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Format: Paperback
Simon Singh is an adept popular science writer. His first significant book was Fermat's Enigma which was an entertaining and informative chronicle of the solution to Fermat's Last Theorem. Then there was the Code Book which provided a nice history of cryptography. Now, in Big Bang, Singh deals with one of the biggest questions of them all: how did the universe begin?

Actually, for astronomy junkies - those who've read books like Brian Greene's The Elegant Universe or Hawkings's Brief History of Time - Big Bang is probably a little tame and won't offer much new insight. Singh's audience is the general reader, one who may understand what the Big Bang is but not how the concept was arrived at.

Singh starts with the ancient Greeks and the origins of science. Soon enough, we read of Copernicus and his revolutionary idea that the Earth was not the center of the universe. Through Galileo, Kepler, Newton and others, the design of the universe kept changing, sometimes radically (geocentric to heliocentric) and sometimes more subtly (circular orbits to elliptical ones). Then things began to move beyond the solar system to look at the Milky Way: did it contain all the stars in the universe or were there other galaxies as well? The determination that there were many galaxies and that they seemed to mostly receding from each other led to a somewhat startling idea: if the galaxies are moving away from each other, they must have been closer in the past and at some point, they were all in one place.

The Big Bang theory would have its fair share of opposition, most notably from Fred Hoyle; ironically, it was Hoyle who wound up coming up with the term "Big Bang.
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Format: Hardcover
Who first looked up at the night sky wondering about those specks of light? Whoever and wherever that was, the quest for an answer has endured. Simon Singh traces the results of that search in very human terms. From early creation myths through the orbiting of machines that view the universe in selected frequencies, he explains how our knowledge of the cosmos has built and changed over four long centuries. Using an effective conversational style, he demonstrates how the slow accumulation of knowledge built our picture of the universe. With clarity came distance in our growing perception of the age and scope of the cosmos. After nearly fifteen billion years, the universe has had much time to expand. Whether that will long continue is one of the points of this excellent story.

Arranging his topics carefully, Singh ties concepts to their investigators. Early ideas were based on "common sense" and accepted authorities. Naked eye observation limited our ability to "see" the universe until the telescope was developed. "Decentralising" is an ongoing theme in this book as we learn how Western Europe came to understand the Earth was not the centre of things. Galileo's telescopic observations shifted that centre to the sun. When telescopes improved even the sun's location moved to the edge of the Milky Way. Singh demonstrates how each step was proposed, considered and contested, then accepted with additional data. With hindsight, the conclusions all appear obvious. At the time of each new concept's proposal, "established" views held sway until overwhelming evidence displaced them.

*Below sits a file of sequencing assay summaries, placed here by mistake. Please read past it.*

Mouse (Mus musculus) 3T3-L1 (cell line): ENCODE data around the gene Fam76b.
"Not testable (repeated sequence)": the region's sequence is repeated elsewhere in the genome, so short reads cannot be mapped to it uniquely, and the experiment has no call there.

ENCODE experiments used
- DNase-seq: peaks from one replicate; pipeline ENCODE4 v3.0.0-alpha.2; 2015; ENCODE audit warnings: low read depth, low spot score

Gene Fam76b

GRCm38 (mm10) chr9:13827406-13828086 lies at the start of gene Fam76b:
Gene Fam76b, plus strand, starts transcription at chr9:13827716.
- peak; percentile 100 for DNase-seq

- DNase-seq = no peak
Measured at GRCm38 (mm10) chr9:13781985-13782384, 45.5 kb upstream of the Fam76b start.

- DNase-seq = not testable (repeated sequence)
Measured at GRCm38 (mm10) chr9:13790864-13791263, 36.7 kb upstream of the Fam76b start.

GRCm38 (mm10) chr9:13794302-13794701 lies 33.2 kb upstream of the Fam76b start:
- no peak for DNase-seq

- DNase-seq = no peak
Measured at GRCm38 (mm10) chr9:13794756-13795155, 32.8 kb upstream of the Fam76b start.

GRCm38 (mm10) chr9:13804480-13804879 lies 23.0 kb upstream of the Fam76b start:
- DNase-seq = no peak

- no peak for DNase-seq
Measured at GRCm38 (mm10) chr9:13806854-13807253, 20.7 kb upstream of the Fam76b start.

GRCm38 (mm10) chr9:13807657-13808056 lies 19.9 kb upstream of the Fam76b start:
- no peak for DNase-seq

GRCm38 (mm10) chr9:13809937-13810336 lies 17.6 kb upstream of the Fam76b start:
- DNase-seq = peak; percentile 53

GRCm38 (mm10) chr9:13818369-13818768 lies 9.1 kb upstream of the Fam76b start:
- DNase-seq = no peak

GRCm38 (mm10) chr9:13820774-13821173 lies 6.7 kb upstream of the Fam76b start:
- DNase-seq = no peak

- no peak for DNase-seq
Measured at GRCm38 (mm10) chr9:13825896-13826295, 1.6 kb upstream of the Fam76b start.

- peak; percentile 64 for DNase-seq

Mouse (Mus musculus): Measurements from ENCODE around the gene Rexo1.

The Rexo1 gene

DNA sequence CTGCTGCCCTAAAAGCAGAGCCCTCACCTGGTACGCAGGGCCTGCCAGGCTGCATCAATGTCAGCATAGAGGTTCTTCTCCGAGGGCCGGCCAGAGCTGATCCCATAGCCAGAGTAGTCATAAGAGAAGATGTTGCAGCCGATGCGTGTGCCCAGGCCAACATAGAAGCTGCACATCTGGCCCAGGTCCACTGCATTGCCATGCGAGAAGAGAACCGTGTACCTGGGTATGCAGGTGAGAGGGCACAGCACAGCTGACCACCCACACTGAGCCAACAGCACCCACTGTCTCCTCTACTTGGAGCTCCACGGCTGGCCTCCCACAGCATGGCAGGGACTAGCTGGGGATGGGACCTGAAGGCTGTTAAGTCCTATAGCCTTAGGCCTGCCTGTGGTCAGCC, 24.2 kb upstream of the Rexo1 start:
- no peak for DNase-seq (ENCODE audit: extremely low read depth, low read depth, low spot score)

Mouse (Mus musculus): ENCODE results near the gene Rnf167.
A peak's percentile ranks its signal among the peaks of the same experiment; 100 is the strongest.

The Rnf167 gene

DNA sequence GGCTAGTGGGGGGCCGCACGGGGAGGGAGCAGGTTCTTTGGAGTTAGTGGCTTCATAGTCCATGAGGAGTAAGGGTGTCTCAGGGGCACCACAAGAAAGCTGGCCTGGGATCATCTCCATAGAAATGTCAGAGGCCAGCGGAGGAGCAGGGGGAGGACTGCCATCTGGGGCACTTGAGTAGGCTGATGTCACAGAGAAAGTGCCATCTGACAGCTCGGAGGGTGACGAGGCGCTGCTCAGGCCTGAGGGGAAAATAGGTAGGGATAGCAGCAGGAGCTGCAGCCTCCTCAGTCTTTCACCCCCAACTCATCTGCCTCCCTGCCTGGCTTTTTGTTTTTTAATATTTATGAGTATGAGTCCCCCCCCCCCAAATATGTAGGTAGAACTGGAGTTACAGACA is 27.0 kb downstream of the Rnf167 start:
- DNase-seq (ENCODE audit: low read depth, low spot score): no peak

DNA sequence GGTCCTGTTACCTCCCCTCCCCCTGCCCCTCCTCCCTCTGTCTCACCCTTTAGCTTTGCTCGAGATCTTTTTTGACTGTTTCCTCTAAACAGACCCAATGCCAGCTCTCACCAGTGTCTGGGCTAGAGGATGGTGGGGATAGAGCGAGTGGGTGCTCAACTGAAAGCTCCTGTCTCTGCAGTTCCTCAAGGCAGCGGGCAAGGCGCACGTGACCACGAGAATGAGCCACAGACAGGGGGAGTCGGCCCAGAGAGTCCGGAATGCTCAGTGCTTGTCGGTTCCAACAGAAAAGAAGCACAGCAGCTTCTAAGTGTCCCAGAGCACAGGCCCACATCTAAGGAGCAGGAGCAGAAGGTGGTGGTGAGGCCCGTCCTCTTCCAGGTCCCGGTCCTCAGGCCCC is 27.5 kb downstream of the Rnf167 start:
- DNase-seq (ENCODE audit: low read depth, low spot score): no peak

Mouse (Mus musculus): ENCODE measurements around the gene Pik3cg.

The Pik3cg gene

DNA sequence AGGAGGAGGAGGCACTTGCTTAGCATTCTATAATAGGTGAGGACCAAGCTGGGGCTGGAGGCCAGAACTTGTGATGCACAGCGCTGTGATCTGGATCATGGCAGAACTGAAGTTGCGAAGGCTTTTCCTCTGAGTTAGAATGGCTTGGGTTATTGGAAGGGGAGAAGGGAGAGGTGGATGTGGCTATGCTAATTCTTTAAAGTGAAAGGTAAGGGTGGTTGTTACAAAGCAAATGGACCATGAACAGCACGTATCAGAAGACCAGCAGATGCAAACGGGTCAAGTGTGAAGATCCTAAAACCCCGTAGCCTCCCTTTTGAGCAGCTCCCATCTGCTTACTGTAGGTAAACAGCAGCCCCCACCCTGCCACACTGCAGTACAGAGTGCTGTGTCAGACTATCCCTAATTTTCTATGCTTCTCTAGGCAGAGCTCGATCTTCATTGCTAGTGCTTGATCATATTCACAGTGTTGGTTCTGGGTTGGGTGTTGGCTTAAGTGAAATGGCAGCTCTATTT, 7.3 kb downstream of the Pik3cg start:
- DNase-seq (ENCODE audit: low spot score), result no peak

No proposal was so hotly disputed as the notion that the cosmos began as a tiny region which rapidly expanded - the Big Bang.
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Format: Hardcover
Almost everyone has heard of "The Big Bang" and its claim that the Universe began with an "explosion" from an infinitesimally small point some fifteen billion years ago. It is one of those terms that everyone needs to know something about in order to be connected to the larger culture. You don't have to agree with it or believe, but you need to know about it. This book is a terrific way to gain an overview of the theory, its history, and its connection to the history of astronomy since Ptolemy and the earth centered universe.

"The Big Bang" is a terrific read because Simon Singh is an exceptionally talented writer who is able to open even arcane subjects for the general reader. He has a special gift for knowing just how much a subject needs to be simplified while leaving it just challenging enough to make the reader think a bit and puzzle things out in order to appreciate the intellectual change the new insight represents. Mr. Singh also humanizes the story by keeping the men and women who made these discoveries front and center.

It is the human rivalries, their mistakes, and their genius that attracts us and keeps us turning the pages to find out what happens next. And what a cast this book has. Just some of the big names are Ptolemy, Copernicus, Galileo, Brahe, Kepler, Newton, Hubble, Hoyle, and Einstein. There are dozens of important names I am not listing here simply because they aren't as well known as they deserve to be.

I love the story of how Eratosthenes made a pretty good calculation of the circumference of the earth using a stick, a well, some careful measurements, and trigonometry. Once that distance is known, figuring out the size and distance of the moon and the Sun are not that hard.